The primary state banking laws to which the Bank is subject are set forth in Chapters 53C and 53 of the North Carolina General Statutes.  Certain provisions of the North Carolina Business Corporation Act are also applicable to the Bank, as a North Carolina banking corporation.

Payment of Dividends and Other Restrictions

The Company is a legal entity separate and distinct from the bank it owns. While there are various legal and regulatory limitations under federal and state law on the extent to which banks can pay dividends or otherwise supply funds to holding companies, the principal source of cash revenues for the Company is dividends from the Bank. The relevant federal and state regulatory agencies have authority to prohibit a state bank or bank holding company, which would include Uwharrie Capital Corp and the Bank, from engaging in what, in the opinion of such regulatory body, constitutes an unsafe or unsound practice in conducting its business. The payment of dividends could, depending upon the financial condition of a bank, be deemed to constitute an unsafe or unsound practice in conducting its business.

North Carolina commercial banks, such as the Bank, are subject to legal limitations on the amounts of dividends they are permitted to pay. Specifically, an insured depository institution, such as the Bank, is prohibited from making capital distributions, including the payment of dividends, if, after making such distribution, the institution would become “undercapitalized” (as such term is defined in the applicable law and regulations).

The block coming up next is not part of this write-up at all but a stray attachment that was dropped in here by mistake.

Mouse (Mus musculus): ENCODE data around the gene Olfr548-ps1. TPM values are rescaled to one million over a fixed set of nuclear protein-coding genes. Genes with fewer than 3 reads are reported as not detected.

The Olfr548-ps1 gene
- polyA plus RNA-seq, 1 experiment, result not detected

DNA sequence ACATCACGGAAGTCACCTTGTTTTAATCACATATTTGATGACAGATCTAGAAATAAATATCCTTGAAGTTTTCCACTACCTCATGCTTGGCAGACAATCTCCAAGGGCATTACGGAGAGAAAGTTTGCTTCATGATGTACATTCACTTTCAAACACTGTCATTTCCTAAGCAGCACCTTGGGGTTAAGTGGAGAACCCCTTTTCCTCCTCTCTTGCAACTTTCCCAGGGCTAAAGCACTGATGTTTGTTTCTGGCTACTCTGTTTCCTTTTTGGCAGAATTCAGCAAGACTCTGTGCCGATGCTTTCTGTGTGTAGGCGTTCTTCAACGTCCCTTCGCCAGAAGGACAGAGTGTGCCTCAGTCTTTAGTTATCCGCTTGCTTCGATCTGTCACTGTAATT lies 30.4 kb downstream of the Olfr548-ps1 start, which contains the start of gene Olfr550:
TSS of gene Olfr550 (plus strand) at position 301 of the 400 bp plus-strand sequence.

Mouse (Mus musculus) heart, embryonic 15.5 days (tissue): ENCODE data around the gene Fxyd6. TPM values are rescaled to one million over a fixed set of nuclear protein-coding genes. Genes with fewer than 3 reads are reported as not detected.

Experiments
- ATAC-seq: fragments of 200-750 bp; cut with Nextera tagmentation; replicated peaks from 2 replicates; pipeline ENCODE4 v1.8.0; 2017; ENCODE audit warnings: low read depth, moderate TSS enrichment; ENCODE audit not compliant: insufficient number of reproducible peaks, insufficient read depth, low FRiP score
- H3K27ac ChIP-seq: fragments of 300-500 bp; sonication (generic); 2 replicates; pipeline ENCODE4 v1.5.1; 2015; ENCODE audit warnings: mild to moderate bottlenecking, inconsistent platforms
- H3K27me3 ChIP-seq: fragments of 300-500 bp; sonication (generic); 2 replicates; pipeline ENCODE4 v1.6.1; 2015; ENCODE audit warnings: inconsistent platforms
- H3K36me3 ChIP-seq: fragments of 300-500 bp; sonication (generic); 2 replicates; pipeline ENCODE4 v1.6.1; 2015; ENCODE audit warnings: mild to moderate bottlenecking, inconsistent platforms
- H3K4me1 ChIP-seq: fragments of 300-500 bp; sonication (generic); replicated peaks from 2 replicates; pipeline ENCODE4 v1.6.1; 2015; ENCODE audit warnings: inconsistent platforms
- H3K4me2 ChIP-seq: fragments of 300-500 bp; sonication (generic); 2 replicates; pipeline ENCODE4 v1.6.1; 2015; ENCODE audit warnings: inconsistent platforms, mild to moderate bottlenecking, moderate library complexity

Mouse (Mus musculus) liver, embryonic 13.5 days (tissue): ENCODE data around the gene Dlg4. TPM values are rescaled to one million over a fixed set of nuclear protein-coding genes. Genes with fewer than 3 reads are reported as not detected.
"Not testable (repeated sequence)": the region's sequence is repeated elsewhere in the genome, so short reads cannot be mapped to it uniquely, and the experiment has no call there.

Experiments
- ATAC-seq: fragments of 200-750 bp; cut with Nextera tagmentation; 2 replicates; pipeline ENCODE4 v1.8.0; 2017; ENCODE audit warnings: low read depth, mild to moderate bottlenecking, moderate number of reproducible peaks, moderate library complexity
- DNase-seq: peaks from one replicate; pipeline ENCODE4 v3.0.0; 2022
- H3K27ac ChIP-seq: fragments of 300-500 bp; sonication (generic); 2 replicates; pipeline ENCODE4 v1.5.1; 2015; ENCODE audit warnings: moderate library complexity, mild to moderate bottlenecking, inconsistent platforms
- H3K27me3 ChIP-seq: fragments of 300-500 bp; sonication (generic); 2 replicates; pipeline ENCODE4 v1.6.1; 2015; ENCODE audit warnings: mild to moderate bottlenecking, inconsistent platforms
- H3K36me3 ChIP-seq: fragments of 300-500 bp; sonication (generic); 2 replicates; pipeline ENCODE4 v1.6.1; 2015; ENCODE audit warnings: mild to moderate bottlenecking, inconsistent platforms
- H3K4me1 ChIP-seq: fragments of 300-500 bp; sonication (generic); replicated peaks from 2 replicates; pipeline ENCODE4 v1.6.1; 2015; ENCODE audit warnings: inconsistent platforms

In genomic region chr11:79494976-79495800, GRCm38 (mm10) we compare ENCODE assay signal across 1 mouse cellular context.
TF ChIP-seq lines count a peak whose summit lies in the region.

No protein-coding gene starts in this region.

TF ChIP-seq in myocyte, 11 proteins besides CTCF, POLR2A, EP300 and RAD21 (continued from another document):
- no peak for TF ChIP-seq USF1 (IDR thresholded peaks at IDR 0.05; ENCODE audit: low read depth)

The Federal Reserve has issued a policy statement on the payment of cash dividends by bank holding companies, which expresses the Federal Reserve’s view that a bank holding company should pay cash dividends only to the extent that the holding company’s net income for the past year is sufficient to cover both the cash dividends and a rate of earning retention that is consistent with the holding company’s capital needs, asset quality and overall financial condition. The Federal Reserve also indicated that it would be inappropriate for a holding company experiencing serious financial problems to borrow funds to pay dividends. Furthermore, under the prompt corrective action regulations adopted by the Federal Reserve, the Federal Reserve may prohibit a bank holding company from paying any dividends if any of the holding company’s bank subsidiaries are classified as undercapitalized.